“We’re seeing a larger percentage of baby boomer second-home buyers versus the standard retiree,” says Phil Wood, president and CEO of John R. Wood, Realtors in Naples. “These new buyers often have a fair amount of wealth from their own careers or significant inheritances. They’re buying upscale homes for eventual retirement, but they’ve definitely not retired yet.”

Instead, many retirees age 55 and up are launching new careers as consultants, volunteering in the community, traveling frequently and cultivating new recreational activities, from rock climbing to sky diving. Ideally, their Florida home would have the latest technology, space for a personal fitness center and lots of choices in daily activities.

“Buyers want fitness centers and seminars that provide intellectual stimulation,” says Arlene Stiepleman, a sales associate with The Keys Co./Realtors in Coral Springs. “And it’s a plus if shopping centers are close to home, so there’s less need for a car,” she says.

While some older buyers will choose communities where most residents are 55 or over, others want to live in neighborhoods filled with families and young children. “Many buyers with a dog or cat will rule out communities that have restrictions on pets,” she says.

And as with all age segments, price and value are key components of the buying decision. “Florida will continue to be the No. 1 state in the second-home/preretirement market,” says Goodkin. “But with higher land prices [and property insurance costs], especially in the coastal areas, the real depth of this market will be in Central and Northern Florida.”

Goodkin points out that baby boom buyers fall into three distinct categories, based on their income and savings patterns. About 20 percent are affluent buyers who can afford luxury homes in prime locations. Another 20 percent are financially comfortable, but aren’t looking to upgrade their current lifestyle. “Some buyers in this category will actually be ‘down-buying,’ purchasing a smaller home than they can afford, with the expectation that they will be living longer and need to stretch their savings.”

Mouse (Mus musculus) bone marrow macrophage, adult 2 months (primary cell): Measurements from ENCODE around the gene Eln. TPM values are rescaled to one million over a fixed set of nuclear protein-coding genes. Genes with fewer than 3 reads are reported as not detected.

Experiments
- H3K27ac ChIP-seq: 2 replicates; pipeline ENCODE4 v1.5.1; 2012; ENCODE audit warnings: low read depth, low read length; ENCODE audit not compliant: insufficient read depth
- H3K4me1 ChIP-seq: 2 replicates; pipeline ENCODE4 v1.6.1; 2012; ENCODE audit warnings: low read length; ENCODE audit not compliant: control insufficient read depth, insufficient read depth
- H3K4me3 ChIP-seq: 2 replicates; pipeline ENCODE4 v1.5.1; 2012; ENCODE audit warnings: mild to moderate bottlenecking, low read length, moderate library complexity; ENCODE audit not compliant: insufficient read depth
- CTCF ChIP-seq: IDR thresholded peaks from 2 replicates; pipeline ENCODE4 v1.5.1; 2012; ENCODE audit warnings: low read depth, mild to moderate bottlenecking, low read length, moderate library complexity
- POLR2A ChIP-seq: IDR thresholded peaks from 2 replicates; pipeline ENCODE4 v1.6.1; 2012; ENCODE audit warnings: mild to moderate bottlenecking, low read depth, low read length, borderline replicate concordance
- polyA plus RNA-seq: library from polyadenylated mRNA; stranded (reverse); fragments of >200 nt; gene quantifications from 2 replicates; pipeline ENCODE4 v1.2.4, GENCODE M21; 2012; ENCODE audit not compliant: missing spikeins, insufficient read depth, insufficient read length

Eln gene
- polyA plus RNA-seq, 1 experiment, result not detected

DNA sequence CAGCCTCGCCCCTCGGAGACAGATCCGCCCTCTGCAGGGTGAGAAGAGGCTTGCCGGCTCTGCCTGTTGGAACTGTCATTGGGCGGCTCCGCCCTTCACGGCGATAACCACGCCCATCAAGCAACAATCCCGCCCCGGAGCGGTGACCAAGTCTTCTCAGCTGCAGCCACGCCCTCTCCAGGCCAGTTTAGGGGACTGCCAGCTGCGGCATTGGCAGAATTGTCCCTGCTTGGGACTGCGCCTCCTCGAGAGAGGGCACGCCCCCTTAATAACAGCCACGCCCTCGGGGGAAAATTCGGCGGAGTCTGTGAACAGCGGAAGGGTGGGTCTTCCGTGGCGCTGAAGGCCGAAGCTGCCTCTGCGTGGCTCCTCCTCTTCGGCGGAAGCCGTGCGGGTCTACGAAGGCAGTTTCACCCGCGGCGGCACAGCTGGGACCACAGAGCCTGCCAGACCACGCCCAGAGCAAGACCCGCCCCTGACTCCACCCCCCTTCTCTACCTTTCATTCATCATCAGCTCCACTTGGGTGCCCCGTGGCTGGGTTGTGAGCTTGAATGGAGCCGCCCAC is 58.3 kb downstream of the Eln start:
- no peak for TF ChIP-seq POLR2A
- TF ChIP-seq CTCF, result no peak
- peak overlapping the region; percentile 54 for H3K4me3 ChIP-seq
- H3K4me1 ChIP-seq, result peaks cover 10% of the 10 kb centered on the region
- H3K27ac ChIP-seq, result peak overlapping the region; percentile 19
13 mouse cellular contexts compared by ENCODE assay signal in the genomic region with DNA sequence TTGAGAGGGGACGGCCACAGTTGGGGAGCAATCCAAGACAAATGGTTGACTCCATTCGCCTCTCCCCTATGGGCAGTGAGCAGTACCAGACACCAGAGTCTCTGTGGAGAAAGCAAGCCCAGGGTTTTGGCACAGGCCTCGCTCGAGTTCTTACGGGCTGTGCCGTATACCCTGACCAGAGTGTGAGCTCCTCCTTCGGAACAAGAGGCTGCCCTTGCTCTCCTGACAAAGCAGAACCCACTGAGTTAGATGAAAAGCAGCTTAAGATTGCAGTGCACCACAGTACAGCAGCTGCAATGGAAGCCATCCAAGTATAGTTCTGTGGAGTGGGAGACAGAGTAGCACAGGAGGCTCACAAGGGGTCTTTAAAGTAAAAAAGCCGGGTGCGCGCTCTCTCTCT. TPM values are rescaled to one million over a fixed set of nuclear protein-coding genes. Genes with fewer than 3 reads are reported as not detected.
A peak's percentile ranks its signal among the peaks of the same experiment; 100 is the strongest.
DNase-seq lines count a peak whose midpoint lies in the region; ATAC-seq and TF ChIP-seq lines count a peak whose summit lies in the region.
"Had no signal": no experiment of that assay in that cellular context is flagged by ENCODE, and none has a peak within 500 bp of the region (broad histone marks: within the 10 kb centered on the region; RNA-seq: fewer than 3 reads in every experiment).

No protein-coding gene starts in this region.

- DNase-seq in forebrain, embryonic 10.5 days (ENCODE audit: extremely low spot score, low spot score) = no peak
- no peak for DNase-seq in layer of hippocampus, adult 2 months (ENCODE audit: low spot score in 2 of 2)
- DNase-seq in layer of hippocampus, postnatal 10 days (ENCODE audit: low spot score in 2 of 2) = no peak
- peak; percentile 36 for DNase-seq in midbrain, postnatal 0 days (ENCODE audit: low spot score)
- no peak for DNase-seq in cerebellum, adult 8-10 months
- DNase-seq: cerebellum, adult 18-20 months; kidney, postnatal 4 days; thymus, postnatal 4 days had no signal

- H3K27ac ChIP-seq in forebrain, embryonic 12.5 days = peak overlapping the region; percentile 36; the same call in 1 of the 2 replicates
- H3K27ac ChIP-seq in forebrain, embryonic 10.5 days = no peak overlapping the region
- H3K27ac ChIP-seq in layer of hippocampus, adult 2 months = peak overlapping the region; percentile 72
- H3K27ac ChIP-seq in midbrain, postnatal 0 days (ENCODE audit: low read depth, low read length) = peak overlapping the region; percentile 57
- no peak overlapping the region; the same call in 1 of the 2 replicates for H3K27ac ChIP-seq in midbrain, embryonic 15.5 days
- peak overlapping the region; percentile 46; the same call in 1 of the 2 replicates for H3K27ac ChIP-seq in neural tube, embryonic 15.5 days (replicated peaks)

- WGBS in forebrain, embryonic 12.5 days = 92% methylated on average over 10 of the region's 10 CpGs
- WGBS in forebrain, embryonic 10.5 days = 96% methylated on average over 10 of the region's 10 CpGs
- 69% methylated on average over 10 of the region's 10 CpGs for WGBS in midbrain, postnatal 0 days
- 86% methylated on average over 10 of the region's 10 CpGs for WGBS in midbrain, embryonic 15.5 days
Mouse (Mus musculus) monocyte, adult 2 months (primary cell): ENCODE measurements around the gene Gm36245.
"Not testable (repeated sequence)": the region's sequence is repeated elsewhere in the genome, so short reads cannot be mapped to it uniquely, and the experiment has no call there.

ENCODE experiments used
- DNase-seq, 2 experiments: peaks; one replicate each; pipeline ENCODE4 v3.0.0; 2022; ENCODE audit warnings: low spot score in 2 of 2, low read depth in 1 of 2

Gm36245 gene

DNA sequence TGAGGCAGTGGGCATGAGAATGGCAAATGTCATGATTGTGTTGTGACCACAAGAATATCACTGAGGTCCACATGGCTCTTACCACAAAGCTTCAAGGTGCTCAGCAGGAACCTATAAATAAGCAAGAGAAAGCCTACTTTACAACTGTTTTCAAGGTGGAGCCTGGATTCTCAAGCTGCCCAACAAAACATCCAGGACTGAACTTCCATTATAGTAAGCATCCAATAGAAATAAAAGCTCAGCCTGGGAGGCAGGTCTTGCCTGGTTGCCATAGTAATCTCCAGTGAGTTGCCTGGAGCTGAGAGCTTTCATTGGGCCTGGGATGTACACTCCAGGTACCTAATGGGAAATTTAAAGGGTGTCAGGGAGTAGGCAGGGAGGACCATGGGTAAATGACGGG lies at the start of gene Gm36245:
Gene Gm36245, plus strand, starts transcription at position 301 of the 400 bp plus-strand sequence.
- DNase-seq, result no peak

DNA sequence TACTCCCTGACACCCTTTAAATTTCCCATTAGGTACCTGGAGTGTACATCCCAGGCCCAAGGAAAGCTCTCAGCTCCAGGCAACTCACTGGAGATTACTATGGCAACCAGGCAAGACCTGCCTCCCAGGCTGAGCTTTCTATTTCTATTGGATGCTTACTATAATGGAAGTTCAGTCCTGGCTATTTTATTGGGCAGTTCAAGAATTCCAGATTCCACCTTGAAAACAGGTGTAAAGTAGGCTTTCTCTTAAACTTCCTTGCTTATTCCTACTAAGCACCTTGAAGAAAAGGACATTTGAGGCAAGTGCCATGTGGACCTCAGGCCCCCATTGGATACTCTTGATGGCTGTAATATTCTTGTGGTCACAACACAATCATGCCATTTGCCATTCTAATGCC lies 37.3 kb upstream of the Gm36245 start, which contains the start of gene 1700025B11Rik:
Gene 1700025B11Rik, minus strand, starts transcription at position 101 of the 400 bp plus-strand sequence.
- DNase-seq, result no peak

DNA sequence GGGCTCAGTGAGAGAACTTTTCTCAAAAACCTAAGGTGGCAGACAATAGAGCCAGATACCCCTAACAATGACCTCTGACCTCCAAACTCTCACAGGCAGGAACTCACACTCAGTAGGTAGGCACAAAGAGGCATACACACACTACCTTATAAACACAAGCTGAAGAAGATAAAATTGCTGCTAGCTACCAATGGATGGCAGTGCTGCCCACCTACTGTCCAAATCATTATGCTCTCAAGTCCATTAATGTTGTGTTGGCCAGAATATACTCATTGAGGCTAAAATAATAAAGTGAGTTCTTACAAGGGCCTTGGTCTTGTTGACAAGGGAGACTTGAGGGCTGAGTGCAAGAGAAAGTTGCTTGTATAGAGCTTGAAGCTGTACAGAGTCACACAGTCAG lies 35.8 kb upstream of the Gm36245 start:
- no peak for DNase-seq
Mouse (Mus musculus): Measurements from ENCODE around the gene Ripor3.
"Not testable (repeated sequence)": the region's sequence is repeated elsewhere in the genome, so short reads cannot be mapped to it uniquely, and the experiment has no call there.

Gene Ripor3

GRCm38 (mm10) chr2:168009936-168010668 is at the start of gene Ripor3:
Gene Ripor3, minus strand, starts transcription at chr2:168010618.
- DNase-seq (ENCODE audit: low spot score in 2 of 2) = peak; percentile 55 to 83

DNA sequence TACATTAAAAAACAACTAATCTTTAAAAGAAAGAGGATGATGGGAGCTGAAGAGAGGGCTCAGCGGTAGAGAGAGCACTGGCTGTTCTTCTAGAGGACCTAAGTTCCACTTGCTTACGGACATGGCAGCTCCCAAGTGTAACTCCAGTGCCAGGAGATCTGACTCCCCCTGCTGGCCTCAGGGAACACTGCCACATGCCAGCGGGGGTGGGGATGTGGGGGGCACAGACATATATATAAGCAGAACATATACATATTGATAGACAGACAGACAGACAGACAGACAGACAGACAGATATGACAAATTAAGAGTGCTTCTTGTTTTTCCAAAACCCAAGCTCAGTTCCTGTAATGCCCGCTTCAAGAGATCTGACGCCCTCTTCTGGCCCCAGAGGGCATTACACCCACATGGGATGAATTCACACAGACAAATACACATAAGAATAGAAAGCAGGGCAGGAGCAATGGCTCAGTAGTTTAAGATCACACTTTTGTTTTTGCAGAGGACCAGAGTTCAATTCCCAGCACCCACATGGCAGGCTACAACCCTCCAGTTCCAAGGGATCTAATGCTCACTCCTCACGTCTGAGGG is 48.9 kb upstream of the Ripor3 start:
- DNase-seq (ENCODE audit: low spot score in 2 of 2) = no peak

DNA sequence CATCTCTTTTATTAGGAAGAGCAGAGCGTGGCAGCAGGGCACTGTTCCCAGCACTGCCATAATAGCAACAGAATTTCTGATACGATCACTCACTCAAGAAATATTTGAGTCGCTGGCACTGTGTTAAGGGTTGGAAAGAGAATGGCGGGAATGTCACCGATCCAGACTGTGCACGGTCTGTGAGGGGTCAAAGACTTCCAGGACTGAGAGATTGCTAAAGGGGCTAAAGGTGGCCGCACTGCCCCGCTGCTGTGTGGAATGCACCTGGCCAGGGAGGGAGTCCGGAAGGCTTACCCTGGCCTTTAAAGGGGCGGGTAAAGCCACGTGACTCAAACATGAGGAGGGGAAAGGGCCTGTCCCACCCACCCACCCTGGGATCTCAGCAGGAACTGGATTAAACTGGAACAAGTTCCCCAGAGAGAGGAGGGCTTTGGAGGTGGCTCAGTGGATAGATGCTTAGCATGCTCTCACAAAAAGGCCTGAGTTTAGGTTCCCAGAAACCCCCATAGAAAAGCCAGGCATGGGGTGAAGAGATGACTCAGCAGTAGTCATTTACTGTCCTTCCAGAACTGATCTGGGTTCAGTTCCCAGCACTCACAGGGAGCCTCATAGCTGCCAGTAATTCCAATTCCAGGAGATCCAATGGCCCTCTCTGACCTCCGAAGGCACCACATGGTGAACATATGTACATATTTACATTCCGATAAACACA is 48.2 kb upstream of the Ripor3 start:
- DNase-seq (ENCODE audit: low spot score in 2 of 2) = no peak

The largest group of boomers, though, will face financial challenges in their retirement years, Goodkin says. In general, they have limited savings and their current home is usually their largest asset. “Cost factors are the most important consideration to this segment,” he says. “Some will be moving from high-cost to lower-cost areas in Florida; others will be downsizing from their current home. For the most part, these boomers will be looking to get the most bang for the buck.”

Young Adults
Tired of living with parents or sharing an apartment with roommates, more Floridians in their late 20s and early 30s are buying their first homes. These “Generation Y,” or “Millennial,” adults make up a fast-growing segment of the Florida market.

“We’re seeing a new wave of young adult buyers,” says Pappas. “In many ways, they’re better equipped than any other generation. They use technology to research homes and neighborhoods and understand the value of ownership.”

Across the country, recent college graduates and young professionals are buying houses and condominiums. Data from the 2006 U.S. Census Bureau indicate that 42 percent of people ages 25–29 are already homeowners. And buyers in their 20s and 30s account for more than 50 percent of new-home purchases, according to the American Housing Survey conducted by the U.S. Commerce Department.

However, Goodkin cautions that many of those buyers were able to take advantage of flexible mortgage loans as well as parental financial support when making their purchases—two factors that have changed in the past year.

“Many graduates were able to take advantage of what I call ‘GI’ financing from ‘generous in-laws,’” says Goodkin. “Many parents took out loans on their own homes to help their kids get into a condo. That source of funding will be more limited because of today’s more restrictive credit climate.”

As for lifestyle, the Gen Y buyers often want to be in an urban setting that offers camaraderie and opportunities for socializing with other young adults. “They don’t mind the hubbub of a downtown, beachfront or college community,” Goodkin says.

Pam Picard, a career counselor for Watson Realty in Orlando, says Gen Y buyers are usually interested in smaller homes or condos, compared with their baby boomer parents. “They tend not to be homebodies,” she says. “They would rather be sitting on a sofa in the local coffee bar working on their laptop, where it’s easy for friends to stop by. And, generally, they’re more interested in condos and town homes, because they don’t want the maintenance responsibilities, like mowing the lawn, that come with a single-family home.”

By knowing the demographic trends, you can gear your marketing to reach a wide variety of prospective home buyers and sellers.